On the eve of the new Raiders movie, Victorino Matus has an interesting look at the shortcomings of the character of Indiana Jones. He’s a fan, but his article in the Weekly Standard takes you through the various Indiana Jones movies showing how weak and useless Indy often proves to be. Only in the inferior Temple of Doom, notes Matus, does Jones act like a hero instead of a bumbler who plays catch-up instead of leading the way:
Indiana Jones remains one of American cinema’s great swashbuckling heroes. … But as we head to the theaters to see the good doctor one last time, perhaps we should pause and view his experiences in a different light: not always leading the way, making up for lost ground due to errors in judgment (despite the best intentions), occasionally and inadvertently aiding his enemies on the quest for the world’s greatest mysteries. Yes, he is undeniably brave and ingenious. He is also quite human.
Indy is indeed human, and deeply flawed. Which is why I think the first movie is a little deeper than it is ever given credit for.
The adversaries in Raiders are not so much Indy v. the Nazis as Indy vs. his foil, Belloq, played with oleaginous zest by Paul Freeman. Each of these guys stands in for a nation—Jones for the U.S., Belloq—a Vichy S.O.B.—for Nazi Germany, although neither is an unthinking pawn of his country. Indy is clearly critical of the way the U.S. handles the Ark at the end (“Top men!”), and one suspects his true loyalty is to science and his beloved Marshall College rather than to the dull OSS bureaucrats who dispatched him in pursuit of the Ark.
Belloq, likewise, considers himself superior to his Nazi associates and regards the arrangement as one of convenience. He also wants the Ark for science, not (as the Nazis do) as an instrument for world conquest.
And the reason the movie worked so well is that Belloq is a perfect foil for Indiana Jones, and they both know it. Belloq constantly needles Jones at every one of their meetings about how “we are not so different, you and I”…which attempts at equivalence always earn a sharp retort from Jones.
Belloq, of course, has a point. When Jones intercepts the procession of the Ark on the Nazi island and levels a bazooka at it, Belloq calls his bluff. Go ahead, he dares Indy, blow it “back to God”. Which Indy just can’t bring himself to do.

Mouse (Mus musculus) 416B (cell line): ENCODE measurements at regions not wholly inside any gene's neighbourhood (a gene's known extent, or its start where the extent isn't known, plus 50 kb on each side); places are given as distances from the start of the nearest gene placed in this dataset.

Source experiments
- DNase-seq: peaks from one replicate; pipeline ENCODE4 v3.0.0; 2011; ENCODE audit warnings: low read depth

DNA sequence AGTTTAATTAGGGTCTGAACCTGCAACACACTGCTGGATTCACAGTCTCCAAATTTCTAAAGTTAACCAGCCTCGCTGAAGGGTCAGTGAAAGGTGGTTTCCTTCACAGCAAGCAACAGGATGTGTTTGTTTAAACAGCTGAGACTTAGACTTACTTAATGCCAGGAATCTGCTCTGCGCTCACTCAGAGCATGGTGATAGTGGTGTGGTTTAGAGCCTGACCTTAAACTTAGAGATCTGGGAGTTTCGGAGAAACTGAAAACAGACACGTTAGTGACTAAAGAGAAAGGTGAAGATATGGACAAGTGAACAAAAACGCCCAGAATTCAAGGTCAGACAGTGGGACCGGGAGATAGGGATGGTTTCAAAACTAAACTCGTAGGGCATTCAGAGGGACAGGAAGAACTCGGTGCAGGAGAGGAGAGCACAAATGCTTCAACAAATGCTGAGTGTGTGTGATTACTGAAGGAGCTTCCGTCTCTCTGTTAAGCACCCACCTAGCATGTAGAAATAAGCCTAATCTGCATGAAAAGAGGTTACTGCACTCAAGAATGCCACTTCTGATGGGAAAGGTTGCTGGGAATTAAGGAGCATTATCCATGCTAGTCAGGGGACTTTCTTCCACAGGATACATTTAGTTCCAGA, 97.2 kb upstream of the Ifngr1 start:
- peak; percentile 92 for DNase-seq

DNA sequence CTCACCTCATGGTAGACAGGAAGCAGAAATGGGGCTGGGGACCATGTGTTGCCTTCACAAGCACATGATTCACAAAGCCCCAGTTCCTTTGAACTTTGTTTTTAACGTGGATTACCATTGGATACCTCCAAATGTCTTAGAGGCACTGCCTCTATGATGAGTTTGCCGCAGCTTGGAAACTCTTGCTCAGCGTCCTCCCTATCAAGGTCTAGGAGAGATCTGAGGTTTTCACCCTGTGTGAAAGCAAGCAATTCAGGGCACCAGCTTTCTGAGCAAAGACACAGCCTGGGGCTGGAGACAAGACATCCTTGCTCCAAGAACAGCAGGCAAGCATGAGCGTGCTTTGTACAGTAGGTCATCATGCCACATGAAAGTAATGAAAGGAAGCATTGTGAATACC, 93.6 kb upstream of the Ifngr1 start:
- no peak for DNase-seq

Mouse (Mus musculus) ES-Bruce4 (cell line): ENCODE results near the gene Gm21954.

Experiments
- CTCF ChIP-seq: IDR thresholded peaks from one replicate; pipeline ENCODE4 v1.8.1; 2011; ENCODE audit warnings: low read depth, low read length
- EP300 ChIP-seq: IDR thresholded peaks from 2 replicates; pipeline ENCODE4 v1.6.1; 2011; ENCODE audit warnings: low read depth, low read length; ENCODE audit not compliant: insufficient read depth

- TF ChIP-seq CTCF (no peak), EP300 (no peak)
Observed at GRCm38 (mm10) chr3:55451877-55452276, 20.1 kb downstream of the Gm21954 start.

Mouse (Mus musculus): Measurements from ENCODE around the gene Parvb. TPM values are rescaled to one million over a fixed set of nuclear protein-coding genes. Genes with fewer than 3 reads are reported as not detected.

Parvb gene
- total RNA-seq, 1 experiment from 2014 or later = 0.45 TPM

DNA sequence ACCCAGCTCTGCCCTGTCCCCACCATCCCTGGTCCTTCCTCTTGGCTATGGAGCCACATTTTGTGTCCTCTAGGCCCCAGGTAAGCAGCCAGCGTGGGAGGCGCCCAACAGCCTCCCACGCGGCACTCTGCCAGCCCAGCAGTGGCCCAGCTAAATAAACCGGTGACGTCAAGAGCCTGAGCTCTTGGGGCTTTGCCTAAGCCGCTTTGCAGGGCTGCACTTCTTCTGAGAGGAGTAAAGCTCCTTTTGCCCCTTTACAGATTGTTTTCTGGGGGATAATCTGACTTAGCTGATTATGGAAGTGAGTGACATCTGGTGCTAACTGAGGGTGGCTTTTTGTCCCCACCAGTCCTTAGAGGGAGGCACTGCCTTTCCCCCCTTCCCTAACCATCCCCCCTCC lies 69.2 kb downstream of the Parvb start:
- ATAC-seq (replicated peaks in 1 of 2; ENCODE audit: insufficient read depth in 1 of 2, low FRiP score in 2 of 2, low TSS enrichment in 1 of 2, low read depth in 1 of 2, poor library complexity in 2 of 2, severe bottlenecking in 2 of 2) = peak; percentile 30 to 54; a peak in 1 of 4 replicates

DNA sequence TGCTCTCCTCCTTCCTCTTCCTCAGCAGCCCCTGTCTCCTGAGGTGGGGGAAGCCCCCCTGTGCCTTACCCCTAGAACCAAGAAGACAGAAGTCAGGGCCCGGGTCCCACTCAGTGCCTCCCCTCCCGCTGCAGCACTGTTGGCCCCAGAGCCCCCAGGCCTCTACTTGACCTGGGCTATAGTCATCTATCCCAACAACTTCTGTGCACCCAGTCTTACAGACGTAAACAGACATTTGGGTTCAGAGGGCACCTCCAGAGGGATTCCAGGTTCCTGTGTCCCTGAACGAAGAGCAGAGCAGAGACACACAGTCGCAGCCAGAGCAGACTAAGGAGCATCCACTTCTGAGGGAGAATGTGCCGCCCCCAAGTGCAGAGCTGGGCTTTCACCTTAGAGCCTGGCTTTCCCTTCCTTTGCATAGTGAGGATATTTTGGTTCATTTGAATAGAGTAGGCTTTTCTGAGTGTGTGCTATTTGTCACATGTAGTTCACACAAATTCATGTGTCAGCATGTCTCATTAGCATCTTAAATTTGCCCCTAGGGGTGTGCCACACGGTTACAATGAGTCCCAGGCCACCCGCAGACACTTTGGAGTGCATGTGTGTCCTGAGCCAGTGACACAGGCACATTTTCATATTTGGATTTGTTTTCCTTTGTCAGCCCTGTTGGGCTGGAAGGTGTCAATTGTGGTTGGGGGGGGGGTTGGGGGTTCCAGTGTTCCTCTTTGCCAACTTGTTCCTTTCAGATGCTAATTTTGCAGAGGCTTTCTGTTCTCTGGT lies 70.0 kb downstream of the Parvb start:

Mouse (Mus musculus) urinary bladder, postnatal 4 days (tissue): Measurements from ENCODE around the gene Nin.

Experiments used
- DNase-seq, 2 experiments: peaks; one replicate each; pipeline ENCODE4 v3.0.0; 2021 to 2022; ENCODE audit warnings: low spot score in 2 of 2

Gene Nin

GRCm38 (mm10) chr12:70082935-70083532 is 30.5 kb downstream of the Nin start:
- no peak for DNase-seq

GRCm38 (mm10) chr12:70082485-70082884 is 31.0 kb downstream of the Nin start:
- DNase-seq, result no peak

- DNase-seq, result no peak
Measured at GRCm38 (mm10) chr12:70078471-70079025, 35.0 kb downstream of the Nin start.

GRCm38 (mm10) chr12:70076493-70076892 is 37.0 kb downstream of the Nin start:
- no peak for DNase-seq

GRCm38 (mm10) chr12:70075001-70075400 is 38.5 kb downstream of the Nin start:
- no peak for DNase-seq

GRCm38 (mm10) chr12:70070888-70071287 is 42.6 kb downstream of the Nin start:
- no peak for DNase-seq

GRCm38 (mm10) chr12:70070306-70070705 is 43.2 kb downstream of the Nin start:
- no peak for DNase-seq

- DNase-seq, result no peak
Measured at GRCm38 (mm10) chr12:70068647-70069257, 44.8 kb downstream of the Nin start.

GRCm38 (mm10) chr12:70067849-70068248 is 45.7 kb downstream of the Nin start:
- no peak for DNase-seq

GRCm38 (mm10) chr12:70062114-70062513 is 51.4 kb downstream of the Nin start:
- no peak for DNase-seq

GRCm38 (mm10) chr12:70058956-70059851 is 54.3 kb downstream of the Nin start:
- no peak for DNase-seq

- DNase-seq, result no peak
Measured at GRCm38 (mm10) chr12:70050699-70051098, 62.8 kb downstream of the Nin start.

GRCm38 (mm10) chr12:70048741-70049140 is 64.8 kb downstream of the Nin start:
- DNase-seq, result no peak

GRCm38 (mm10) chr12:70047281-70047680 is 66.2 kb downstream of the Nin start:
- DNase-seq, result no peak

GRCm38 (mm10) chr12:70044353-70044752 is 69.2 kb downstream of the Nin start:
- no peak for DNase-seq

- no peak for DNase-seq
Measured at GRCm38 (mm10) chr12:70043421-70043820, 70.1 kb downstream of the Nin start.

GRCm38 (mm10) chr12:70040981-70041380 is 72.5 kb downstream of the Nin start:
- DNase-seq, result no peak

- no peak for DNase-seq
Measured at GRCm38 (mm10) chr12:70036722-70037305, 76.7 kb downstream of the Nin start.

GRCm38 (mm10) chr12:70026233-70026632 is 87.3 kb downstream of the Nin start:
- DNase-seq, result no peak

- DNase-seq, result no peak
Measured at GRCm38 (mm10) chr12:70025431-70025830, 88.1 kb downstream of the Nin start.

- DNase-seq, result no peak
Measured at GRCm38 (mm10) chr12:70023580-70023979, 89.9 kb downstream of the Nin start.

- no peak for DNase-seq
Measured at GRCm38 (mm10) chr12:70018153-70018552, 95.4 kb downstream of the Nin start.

So the men are similar, yes. But as shown by the horrific judgment that follows—manifested through the faux-priesthood of Belloq who opens the Ark—they are not equivalent. Jones realizes at the last minute that he is participating in a desecration, not a scientific exploration, and wills himself (and Marion) to look away.
Meanwhile Belloq, remember, does more than just crowbar the top off the Ark. All duded up in Old Testament priestly vestments, he overrides the (well-placed, in retrospect) objections of head Nazi Dietrich to a Jewish ritual and stares down directly into the depths (…the abyss looks back…) of the opened Ark. Remember earlier that Belloq had described the Ark as a “transmitter” for talking to God. He wants to look upon God’s face, which is something he (and Indy) know is forbidden.
…your eyes shall be opened, and ye shall be as gods…(Gen. 3:5)
And because of his hubris, he becomes literally the transmitter of God’s wrath into the ranks of Nazis.
Among many implausibilities and plot holes in Raiders (Matus notes Indy’s transoceanic submarine rodeo) it’s easy to overlook the odd fact that Indy knows, instinctively, something the Nazis don’t: not to look on the spirits that come out of the Ark. He realized this with enough certainty to warn Marian about it. But this isn’t a continuity error–it’s the critical realization of the film.
How did he know to do that? It’s not part of the Ark lore. And it’s not even necessary to the plot. The movie would have made sense without that line, had the Ark merely autoclaved Belloq and the Nazis and spared Indy and Marion because of their innate goodness.
What this suggests is that Indiana Jones actually had a bit of a character arc in Raiders. He has learned a bit of humility; he has learned to look away now and then. Some things, some forces, as foreshadowed earlier in the movie by Indy’s friends Brody and Salah, are “not to be taken lightly” and “not to be disturbed”. Belloq learned that lesson too late.
P.S. Contrast Raiders with a supposedly “deeper” Spielberg film–Munich. Lke Munich’s Mossad agents and Palestinian assassins, Indy and Belloq are rough men who use questionable, illegal, or violent means to achieve their goals. But Jones and Belloq are not morally equivalent, are they?
Now, you can tell me that Munich was supposed to be a serious movie about real issues, and Raiders was just a goof, a cartoonish silly pastiche of old 1940’s serials cobbled together with some hokey religious fantasy thrown in.
Maybe, but Munich is already forgotten while Raiders remains timeless, a film I look forward to showing my own kids when they get older, one that everyone has seen and can recognize and quote from.
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